UN Secretary General calls for elimination of chemical weapons

Inspectors from the Organisation for the Prohibition of Chemical Weapons (OPCW) inventory a stockpile of 22mm chemical artillery projectiles | Courtesy of OPCW
United Nations (UN) Secretary General Ban Ki-moon called for the final elimination of global chemical weapon stockpiles as the centennial of their first use in Belgium passed on Tuesday.

In remembering this anniversary the secretary general stated that a fitting tribute to victims of attacks and chemical warfare would be the full-scale, global elimination of chemical armaments. He also states that recent chemical attacks in Syria posed a stark reminder of the capabilities of destructive power they hold.

“The horrors of the First World War must be recalled as we grapple with today’s security challenges,” Ki-moon said. “On this solemn anniversary, we remember the atrocities with the resolve to make sure that unlike that gas, the threats do not linger.”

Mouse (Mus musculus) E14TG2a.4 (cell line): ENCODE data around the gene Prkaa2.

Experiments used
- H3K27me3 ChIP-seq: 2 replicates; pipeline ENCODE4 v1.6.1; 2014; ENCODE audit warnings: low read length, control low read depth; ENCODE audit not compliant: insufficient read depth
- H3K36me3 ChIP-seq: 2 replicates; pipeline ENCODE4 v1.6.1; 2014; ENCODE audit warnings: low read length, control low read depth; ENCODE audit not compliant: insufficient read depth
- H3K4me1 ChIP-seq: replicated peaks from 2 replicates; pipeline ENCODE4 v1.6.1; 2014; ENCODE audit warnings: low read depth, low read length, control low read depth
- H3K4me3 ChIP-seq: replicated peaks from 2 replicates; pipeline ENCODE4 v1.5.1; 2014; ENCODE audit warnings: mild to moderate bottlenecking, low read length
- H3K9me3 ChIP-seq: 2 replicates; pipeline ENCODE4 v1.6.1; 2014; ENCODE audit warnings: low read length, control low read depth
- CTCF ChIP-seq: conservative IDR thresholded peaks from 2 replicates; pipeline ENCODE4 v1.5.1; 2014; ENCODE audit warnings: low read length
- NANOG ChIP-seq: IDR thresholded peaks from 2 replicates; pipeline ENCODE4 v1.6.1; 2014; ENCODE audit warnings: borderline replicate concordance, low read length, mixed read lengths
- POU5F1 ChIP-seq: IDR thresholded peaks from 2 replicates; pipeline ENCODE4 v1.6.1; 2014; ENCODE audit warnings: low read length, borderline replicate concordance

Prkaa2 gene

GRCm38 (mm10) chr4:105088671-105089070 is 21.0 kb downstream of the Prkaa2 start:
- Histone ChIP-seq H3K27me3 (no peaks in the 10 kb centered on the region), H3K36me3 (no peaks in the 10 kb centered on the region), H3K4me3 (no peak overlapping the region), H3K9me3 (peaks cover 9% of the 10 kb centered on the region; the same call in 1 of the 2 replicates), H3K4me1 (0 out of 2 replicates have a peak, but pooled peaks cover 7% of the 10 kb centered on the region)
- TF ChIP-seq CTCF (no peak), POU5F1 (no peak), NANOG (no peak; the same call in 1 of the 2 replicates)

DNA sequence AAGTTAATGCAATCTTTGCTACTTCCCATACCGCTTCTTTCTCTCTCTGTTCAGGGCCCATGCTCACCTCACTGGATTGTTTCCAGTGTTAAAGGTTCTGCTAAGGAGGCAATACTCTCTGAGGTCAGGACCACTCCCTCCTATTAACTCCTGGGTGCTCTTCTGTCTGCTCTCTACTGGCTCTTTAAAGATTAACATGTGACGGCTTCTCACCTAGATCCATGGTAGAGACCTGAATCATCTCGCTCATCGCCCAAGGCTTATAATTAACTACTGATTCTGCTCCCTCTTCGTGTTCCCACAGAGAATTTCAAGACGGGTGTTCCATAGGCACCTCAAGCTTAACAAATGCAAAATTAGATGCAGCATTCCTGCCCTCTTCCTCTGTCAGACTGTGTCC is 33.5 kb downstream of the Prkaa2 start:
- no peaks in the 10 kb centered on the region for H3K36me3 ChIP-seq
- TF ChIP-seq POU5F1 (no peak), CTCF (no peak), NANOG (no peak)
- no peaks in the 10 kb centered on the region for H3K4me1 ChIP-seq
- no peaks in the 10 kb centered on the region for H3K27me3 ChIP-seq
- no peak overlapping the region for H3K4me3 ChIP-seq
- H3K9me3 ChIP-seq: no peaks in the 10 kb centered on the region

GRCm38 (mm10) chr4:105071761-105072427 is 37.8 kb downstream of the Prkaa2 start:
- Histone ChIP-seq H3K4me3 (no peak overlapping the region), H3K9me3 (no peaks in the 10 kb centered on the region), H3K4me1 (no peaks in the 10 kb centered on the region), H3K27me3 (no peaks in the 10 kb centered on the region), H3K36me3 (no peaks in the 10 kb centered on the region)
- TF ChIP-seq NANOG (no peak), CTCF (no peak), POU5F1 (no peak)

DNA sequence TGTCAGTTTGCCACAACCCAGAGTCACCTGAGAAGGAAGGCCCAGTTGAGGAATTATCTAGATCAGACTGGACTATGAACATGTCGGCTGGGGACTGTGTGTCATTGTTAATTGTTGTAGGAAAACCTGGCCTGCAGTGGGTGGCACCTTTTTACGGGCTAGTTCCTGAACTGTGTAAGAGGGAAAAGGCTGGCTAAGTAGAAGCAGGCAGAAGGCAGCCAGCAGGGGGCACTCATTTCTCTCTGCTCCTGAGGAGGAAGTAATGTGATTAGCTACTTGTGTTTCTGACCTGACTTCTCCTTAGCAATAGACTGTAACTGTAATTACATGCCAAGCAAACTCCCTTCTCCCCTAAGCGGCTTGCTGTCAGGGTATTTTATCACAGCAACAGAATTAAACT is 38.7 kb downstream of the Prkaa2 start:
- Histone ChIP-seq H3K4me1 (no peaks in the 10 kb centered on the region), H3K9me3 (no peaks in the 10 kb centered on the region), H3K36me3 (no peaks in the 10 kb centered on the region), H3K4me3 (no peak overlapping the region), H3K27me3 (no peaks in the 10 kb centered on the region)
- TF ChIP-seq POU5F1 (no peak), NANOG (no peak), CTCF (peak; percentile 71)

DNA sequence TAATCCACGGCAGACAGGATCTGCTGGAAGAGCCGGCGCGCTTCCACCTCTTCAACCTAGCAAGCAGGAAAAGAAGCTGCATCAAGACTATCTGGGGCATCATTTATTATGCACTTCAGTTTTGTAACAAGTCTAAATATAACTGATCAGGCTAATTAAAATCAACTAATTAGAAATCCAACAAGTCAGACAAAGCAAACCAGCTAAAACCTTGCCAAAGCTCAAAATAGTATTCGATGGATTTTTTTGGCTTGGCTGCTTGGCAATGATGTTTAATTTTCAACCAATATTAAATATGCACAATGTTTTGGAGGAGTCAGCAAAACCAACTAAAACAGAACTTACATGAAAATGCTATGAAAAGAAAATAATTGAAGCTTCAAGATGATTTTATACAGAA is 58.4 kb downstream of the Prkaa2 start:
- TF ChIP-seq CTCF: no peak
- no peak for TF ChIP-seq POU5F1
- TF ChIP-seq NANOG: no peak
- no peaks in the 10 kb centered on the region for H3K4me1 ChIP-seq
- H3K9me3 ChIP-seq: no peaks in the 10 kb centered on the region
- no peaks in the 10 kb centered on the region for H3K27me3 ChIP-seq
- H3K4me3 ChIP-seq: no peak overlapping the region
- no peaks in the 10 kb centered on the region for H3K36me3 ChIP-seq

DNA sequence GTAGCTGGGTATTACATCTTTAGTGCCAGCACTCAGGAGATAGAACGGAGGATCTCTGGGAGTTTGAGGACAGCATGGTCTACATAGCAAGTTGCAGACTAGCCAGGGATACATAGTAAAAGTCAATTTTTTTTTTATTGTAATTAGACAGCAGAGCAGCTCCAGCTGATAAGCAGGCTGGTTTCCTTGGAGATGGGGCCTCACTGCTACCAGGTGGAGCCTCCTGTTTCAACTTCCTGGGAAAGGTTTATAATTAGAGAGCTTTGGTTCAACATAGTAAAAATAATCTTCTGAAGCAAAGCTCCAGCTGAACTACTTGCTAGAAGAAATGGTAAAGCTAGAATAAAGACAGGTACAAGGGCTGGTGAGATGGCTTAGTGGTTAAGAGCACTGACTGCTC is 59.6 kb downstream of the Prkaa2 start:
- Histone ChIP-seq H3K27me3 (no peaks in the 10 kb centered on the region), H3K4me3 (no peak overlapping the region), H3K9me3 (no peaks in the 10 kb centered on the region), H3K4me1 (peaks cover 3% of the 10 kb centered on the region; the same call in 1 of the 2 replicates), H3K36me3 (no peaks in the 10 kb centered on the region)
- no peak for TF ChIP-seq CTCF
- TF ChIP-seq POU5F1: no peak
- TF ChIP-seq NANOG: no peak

The first ban on chemical arms came from the Geneva Convention in 1925, and prohibition of their development, production and use of these weapons would later come from the Chemical Weapons Convention (CWC).

International response to the apparent use of chlorine gas in recent weeks and the sarin attacks of 2013 was worthy of praise, Ki-moon said. But he reminded the international community that there would be more to be done until all chemical weapons are out of the hands that would use them.

“We owe it to the victims of chemical weapons over the past 100 years – and future generations at risk of attacks – to remember that the world is not free from this threat,” Ki-moon said.